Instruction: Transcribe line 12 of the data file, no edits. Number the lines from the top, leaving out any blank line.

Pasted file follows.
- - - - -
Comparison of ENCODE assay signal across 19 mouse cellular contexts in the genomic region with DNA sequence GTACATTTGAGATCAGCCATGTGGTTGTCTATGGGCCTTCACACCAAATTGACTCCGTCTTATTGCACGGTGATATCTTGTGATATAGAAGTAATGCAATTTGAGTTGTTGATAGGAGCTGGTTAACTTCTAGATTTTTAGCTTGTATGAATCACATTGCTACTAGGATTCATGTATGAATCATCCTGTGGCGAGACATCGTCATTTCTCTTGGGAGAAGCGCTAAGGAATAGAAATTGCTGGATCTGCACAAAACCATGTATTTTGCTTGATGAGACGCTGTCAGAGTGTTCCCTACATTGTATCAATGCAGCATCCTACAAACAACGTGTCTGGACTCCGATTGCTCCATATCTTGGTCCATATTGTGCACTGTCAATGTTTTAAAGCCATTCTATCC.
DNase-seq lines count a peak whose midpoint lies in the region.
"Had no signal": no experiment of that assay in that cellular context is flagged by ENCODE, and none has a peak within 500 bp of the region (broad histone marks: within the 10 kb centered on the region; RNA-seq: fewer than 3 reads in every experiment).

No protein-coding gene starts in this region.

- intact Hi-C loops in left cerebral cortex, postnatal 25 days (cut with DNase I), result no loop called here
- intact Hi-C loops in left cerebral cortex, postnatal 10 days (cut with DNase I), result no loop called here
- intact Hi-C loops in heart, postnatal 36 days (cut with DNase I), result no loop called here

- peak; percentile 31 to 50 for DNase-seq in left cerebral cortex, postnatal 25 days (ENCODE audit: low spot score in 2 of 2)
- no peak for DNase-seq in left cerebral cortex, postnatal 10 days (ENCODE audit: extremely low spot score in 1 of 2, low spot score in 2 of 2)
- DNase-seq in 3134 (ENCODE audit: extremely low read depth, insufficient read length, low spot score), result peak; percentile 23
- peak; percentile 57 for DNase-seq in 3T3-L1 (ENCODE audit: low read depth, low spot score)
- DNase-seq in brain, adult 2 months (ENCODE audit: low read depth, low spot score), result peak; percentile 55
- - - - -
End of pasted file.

- DNase-seq in brain, adult 2 months (ENCODE audit: low read depth, low spot score), result peak; percentile 55